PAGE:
Incident at Natanz is ‘nuclear terrorism’ says Iran’s atomic energy chief

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Iran’s nuclear chief confirmed the Natanz nuclear site was subject to an attack on Sunday, describing it as “nuclear terrorism” without giving details of the nature of the attack.

“Iran, while condemning this heinous move, emphasizes the need for the international community and the International Atomic Energy Agency to deal with this nuclear terrorism,” the head of Iran's Atomic Energy Organization Ali Akbar Salehi said, according to the semi-official Tasnim news agency.

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Earlier on Sunday, state media said a problem with the electrical distribution grid of the Natanz nuclear facility in central Iran caused an incident at the site.

Salehi did not say what exactly happened at Natanz. He did not say if Tehran held any party accountable for the incident, but said it “reflects the failure” of the opponents of Iran’s efforts to have sanctions against it removed – possibly referring to Israel, which strongly opposes the 2015 Iran nuclear deal and ongoing negotiations to revive it.

The latest incident comes amid efforts by the United States and Iran to revive the deal that Washington abandoned under former US President Donald Trump in 2018.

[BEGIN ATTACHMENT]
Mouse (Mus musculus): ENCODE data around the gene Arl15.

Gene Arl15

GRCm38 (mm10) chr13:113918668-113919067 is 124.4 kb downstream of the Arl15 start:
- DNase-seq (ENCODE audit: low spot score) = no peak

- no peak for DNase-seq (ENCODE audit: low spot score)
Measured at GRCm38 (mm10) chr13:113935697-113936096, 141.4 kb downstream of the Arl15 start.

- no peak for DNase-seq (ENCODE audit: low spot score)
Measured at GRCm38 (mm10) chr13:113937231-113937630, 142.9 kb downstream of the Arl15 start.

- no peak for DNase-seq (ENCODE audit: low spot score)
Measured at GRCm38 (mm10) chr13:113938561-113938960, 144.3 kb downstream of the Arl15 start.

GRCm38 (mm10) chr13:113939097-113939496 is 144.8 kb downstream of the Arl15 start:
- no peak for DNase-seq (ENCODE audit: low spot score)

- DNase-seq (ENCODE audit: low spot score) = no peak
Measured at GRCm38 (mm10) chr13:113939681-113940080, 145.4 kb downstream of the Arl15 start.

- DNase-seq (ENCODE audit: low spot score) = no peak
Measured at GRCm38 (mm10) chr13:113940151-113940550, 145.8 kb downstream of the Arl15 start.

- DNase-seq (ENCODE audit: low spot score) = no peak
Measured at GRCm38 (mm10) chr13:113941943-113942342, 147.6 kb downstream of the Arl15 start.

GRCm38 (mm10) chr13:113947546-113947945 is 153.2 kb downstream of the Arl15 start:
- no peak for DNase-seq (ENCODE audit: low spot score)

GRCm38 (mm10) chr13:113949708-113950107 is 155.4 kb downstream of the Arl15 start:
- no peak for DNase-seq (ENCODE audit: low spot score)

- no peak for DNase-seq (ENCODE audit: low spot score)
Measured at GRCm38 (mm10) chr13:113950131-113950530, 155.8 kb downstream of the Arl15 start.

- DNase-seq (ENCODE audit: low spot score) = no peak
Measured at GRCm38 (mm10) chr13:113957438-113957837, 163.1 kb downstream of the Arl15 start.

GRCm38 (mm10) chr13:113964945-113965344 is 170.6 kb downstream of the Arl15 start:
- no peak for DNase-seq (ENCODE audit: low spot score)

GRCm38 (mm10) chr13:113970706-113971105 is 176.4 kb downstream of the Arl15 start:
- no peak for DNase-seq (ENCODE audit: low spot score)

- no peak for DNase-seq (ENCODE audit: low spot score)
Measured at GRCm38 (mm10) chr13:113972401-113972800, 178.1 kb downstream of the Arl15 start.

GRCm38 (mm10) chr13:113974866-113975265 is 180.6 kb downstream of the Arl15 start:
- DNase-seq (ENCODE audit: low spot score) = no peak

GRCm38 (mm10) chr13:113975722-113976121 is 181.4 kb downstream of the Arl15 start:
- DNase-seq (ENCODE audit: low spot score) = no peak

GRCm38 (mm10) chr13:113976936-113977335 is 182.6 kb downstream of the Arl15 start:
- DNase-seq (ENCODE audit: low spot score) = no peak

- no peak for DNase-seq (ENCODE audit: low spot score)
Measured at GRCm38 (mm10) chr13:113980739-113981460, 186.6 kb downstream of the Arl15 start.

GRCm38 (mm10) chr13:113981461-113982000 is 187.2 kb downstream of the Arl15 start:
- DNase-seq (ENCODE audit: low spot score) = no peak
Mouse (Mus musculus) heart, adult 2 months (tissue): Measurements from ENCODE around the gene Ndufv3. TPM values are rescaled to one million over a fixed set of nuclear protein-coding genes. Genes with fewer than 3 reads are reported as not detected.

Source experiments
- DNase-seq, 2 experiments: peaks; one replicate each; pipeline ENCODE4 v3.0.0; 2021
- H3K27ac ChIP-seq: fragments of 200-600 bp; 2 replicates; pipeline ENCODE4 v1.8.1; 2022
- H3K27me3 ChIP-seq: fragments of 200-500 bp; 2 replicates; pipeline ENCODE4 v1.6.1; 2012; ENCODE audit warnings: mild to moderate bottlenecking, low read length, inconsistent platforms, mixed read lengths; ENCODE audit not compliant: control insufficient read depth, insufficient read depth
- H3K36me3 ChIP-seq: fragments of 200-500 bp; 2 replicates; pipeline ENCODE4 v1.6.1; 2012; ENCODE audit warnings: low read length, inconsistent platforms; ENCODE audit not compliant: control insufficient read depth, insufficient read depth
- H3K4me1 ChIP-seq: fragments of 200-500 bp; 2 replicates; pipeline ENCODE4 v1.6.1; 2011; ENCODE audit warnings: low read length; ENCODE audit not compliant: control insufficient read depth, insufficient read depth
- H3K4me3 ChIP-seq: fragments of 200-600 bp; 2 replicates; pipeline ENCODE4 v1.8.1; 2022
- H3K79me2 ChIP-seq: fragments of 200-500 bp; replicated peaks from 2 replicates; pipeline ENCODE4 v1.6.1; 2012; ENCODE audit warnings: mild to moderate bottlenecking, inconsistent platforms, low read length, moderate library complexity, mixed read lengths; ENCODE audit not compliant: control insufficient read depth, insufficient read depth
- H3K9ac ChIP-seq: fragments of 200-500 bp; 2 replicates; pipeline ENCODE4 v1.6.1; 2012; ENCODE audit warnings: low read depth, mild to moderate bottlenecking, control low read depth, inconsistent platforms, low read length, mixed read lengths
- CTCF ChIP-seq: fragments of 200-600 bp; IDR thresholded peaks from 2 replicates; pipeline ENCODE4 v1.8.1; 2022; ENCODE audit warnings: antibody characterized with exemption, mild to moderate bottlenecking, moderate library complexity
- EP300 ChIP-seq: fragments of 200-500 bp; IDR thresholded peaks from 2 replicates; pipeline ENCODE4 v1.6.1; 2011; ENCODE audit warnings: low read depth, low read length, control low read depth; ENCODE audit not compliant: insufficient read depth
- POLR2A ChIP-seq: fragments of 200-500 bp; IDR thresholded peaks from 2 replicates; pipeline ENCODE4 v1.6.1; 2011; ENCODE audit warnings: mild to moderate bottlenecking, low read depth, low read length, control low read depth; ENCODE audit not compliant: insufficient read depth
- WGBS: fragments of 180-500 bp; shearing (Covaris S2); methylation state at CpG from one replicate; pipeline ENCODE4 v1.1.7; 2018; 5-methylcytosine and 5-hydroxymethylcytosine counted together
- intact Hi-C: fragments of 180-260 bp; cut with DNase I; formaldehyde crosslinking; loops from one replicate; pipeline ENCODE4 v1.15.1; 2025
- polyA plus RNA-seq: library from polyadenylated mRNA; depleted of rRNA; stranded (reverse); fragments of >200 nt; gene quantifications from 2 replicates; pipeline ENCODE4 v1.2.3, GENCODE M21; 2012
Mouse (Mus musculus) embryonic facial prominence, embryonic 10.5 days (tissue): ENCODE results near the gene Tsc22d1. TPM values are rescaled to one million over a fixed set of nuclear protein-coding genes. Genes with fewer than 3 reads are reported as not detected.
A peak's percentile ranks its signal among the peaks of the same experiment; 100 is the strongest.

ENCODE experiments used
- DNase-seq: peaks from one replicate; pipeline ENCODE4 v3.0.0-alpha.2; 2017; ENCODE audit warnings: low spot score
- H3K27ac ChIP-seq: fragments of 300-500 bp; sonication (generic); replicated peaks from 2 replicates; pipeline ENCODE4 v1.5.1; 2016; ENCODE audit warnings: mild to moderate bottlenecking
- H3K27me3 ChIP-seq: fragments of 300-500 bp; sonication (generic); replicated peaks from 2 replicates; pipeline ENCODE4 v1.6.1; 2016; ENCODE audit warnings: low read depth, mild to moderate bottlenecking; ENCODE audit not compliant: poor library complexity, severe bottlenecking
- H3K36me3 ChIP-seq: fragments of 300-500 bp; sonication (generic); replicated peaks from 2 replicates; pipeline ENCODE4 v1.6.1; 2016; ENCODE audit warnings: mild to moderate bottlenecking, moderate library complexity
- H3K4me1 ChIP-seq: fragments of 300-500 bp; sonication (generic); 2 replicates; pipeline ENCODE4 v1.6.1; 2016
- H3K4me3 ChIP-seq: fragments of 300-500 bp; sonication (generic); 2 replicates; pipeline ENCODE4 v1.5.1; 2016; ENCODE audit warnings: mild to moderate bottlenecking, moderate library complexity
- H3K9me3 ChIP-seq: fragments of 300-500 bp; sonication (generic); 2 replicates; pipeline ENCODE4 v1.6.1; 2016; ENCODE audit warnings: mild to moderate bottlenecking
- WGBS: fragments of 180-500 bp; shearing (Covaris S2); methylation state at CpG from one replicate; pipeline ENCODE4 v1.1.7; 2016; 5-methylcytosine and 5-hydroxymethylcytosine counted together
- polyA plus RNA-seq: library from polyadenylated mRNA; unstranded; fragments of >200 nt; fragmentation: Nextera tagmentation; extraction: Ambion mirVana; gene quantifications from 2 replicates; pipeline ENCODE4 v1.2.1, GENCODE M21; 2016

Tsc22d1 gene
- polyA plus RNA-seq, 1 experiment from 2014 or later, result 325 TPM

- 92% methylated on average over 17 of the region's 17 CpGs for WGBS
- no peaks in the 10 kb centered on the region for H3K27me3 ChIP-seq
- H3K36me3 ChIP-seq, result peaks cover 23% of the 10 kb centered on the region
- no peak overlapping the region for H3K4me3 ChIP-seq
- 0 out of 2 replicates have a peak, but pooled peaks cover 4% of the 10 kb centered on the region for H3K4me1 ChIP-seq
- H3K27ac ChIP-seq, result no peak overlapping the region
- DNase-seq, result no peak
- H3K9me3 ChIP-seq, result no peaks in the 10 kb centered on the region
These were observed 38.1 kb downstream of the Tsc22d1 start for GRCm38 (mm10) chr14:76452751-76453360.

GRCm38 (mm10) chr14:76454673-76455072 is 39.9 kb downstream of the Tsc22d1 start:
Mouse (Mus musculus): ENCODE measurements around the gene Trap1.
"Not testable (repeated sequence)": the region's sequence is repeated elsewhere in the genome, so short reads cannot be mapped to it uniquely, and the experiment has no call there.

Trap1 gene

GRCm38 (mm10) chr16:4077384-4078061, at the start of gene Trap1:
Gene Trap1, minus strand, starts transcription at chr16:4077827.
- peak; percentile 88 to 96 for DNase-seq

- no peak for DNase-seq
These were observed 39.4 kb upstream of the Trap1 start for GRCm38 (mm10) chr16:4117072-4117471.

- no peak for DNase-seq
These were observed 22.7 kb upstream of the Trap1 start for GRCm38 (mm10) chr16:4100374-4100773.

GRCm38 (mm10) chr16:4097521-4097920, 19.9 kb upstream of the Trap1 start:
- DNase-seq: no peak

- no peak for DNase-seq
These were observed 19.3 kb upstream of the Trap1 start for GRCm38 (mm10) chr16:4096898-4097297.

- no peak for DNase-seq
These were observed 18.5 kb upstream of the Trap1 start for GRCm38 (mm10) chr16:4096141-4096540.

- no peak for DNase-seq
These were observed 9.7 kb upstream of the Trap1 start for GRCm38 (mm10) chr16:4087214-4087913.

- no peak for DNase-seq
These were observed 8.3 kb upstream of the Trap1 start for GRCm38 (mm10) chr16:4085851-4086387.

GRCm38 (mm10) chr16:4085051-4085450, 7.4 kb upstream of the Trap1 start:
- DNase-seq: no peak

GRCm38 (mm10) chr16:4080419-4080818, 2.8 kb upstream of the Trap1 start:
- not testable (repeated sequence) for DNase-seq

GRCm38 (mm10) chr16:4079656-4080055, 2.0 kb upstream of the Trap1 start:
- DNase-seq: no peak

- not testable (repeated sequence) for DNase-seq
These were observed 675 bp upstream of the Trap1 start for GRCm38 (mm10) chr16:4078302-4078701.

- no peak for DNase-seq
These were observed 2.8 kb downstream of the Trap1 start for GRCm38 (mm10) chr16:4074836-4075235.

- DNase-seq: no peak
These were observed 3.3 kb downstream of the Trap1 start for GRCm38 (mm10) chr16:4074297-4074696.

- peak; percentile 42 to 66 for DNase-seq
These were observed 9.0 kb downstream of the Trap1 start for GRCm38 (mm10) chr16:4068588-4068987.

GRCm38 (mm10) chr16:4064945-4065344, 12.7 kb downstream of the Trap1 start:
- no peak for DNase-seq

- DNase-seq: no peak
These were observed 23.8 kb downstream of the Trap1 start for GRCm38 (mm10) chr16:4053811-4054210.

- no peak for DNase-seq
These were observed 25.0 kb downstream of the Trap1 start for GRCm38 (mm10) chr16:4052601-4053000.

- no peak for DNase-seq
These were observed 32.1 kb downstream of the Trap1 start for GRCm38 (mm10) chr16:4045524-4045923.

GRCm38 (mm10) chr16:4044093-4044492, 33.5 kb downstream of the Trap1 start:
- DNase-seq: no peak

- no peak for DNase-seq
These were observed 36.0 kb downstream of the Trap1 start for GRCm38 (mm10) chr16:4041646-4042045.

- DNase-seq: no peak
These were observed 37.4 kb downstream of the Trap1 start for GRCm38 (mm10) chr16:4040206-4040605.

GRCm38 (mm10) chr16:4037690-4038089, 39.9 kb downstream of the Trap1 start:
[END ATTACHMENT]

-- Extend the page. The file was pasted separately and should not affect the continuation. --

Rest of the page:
“Iran reserves the right to take action against the perpetrators,” Salehi said.

Israel’s Channel 13, citing Western intelligence sources, reported that the Israeli intelligence service Mossad was behind Sunday’s blackout at Natanz.

Natanz suffered a mysterious explosion in July that authorities later described as sabotage. Israel, Iran’s regional archenemy, has been suspected of carrying out an attack there, as well as launching other assaults, as world powers now negotiate with Tehran in Vienna over its nuclear deal.

On Saturday, Iran announced it had launched a chain of 164 IR-6 centrifuges at the plant, injecting them with the uranium gas and beginning their rapid spinning. Officials also began testing the IR-9 centrifuge, which they say will enrich uranium 50 times faster than Iran’s first-generation centrifuges, the IR-1. The nuclear deal limited Iran to using only IR-1s for enrichment.

- With The Associated Press

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